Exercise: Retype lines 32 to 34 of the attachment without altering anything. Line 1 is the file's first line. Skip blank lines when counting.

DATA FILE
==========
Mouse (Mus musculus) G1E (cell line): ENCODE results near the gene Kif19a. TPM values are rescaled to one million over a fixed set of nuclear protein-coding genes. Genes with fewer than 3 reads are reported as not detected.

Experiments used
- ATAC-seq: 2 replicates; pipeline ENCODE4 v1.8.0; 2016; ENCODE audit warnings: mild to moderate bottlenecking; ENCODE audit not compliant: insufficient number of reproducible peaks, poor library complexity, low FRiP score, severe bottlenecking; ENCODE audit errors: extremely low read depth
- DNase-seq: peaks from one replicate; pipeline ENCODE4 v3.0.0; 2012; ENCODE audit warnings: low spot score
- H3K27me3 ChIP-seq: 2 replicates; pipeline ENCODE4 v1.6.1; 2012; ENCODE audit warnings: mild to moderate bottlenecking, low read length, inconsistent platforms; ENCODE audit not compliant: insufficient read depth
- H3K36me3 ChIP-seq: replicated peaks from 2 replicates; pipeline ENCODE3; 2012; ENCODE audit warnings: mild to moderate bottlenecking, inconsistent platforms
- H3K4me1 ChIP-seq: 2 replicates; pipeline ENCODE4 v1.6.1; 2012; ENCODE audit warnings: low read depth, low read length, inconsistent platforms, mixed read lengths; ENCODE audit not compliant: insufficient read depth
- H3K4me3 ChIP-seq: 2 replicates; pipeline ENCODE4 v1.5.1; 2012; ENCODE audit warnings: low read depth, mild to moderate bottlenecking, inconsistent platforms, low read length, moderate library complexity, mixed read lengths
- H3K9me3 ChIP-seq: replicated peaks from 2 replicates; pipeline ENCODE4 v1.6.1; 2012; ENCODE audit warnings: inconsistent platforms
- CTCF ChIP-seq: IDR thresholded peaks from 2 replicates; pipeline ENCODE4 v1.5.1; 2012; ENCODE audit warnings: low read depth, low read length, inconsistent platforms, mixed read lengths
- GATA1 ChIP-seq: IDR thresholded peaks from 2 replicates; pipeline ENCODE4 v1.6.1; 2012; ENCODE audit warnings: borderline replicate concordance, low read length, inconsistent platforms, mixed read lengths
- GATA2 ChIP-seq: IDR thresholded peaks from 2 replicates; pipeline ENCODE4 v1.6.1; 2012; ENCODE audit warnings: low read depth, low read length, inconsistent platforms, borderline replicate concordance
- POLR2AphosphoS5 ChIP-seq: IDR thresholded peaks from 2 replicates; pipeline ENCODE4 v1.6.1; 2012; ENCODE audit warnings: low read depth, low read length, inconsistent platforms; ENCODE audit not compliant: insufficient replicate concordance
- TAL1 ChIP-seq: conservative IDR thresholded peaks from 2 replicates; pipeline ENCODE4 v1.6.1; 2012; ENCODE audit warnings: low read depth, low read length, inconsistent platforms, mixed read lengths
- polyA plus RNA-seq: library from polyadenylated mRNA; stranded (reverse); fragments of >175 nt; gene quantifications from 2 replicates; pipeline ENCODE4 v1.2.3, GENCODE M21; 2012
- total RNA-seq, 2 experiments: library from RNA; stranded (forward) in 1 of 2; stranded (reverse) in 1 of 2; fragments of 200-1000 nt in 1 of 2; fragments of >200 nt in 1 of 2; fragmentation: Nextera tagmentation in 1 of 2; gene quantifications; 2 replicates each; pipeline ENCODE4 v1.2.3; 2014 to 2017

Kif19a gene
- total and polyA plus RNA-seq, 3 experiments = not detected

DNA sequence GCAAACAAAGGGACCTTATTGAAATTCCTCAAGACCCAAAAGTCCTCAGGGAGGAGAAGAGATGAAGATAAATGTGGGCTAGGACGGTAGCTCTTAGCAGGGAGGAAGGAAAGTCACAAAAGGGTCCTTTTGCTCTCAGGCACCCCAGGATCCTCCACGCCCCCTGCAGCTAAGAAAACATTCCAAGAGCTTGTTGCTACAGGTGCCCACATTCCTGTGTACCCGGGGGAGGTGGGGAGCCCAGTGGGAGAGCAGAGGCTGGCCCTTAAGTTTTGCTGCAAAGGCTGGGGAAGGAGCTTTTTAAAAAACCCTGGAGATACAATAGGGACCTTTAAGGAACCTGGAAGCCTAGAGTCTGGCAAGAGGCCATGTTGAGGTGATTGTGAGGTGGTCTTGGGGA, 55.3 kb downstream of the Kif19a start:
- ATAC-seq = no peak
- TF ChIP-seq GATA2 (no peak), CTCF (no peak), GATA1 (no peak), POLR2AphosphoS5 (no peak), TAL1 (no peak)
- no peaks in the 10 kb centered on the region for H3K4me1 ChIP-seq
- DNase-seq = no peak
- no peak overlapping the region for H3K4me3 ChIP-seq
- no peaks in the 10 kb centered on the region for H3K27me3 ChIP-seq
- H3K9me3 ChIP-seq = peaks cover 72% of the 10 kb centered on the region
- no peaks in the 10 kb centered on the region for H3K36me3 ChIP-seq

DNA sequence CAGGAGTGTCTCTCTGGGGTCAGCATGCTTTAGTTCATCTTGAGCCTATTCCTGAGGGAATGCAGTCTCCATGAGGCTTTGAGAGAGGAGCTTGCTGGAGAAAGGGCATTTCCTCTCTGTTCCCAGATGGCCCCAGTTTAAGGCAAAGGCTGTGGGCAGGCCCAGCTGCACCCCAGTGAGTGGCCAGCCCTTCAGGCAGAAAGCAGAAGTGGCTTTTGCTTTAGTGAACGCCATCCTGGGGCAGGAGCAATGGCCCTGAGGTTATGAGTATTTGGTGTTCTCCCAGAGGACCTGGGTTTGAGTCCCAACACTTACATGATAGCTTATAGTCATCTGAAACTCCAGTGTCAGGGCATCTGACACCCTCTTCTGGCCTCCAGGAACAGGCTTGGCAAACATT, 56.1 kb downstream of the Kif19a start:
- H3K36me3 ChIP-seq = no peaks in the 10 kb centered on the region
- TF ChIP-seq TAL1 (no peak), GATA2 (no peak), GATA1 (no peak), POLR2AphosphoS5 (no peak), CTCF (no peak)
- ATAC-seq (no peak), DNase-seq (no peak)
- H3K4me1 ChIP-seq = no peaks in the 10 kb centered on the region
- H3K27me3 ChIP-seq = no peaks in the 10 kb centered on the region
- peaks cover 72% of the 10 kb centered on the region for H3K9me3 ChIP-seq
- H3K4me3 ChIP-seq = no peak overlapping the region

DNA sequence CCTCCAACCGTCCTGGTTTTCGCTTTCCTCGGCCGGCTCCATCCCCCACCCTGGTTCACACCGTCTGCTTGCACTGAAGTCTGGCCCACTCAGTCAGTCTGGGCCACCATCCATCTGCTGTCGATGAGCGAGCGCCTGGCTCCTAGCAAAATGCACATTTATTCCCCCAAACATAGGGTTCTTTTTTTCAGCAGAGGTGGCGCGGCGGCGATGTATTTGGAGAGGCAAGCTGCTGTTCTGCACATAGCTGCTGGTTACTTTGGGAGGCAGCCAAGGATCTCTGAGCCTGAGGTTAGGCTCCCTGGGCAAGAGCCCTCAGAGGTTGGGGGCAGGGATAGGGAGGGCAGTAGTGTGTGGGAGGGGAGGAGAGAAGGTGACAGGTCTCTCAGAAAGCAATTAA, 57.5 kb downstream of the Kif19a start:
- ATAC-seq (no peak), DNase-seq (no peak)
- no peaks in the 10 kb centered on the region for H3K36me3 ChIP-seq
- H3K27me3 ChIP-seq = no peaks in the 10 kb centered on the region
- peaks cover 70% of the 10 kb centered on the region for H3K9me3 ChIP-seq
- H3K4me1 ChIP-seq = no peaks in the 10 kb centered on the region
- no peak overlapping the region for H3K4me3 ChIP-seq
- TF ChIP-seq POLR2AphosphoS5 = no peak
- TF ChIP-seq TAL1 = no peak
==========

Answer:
- H3K4me1 ChIP-seq = no peaks in the 10 kb centered on the region
- H3K27me3 ChIP-seq = no peaks in the 10 kb centered on the region
- peaks cover 72% of the 10 kb centered on the region for H3K9me3 ChIP-seq